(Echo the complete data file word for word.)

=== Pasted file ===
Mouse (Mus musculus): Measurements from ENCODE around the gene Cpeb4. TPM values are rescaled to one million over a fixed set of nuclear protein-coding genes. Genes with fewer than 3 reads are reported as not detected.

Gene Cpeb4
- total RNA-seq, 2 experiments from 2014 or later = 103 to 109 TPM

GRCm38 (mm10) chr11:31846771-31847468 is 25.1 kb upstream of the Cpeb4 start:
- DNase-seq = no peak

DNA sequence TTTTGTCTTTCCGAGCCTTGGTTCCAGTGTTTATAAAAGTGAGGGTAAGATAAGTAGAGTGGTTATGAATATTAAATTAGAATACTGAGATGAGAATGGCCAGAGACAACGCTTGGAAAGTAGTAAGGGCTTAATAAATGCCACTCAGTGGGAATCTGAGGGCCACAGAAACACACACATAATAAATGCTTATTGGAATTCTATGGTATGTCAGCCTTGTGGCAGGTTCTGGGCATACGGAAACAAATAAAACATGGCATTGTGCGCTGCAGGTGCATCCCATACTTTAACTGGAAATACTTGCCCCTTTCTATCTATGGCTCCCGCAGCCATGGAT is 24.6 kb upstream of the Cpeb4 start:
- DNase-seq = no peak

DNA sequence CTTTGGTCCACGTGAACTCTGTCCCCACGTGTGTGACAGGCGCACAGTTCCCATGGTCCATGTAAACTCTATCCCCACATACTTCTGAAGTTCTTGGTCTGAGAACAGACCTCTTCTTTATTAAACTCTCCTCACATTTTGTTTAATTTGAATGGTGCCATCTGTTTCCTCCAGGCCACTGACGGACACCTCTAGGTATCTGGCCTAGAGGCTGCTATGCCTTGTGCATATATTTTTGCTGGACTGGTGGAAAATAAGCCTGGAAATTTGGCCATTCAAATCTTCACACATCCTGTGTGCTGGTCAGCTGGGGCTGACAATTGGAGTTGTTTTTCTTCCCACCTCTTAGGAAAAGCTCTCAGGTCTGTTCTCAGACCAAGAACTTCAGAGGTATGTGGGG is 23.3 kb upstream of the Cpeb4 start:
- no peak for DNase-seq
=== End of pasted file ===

Mouse (Mus musculus): Measurements from ENCODE around the gene Cpeb4. TPM values are rescaled to one million over a fixed set of nuclear protein-coding genes. Genes with fewer than 3 reads are reported as not detected.

Gene Cpeb4
- total RNA-seq, 2 experiments from 2014 or later = 103 to 109 TPM

GRCm38 (mm10) chr11:31846771-31847468 is 25.1 kb upstream of the Cpeb4 start:
- DNase-seq = no peak

DNA sequence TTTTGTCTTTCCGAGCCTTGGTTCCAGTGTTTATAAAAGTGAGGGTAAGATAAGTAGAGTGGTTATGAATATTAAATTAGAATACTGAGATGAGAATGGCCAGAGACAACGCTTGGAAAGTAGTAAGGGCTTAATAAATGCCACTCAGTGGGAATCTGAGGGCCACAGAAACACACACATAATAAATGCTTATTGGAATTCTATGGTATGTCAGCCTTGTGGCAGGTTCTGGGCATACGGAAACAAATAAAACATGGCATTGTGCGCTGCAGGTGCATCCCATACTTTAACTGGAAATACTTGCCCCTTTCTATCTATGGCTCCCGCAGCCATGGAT is 24.6 kb upstream of the Cpeb4 start:
- DNase-seq = no peak

DNA sequence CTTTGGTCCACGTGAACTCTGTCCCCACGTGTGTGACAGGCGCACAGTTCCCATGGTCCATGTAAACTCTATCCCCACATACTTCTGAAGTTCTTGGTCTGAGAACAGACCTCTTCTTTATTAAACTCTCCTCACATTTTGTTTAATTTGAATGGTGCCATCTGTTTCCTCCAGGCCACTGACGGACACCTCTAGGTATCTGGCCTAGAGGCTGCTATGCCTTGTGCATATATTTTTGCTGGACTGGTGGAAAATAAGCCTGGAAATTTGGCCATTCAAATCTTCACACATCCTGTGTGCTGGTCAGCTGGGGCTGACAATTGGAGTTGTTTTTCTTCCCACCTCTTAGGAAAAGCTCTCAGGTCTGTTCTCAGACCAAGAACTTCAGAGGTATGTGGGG is 23.3 kb upstream of the Cpeb4 start:
- no peak for DNase-seq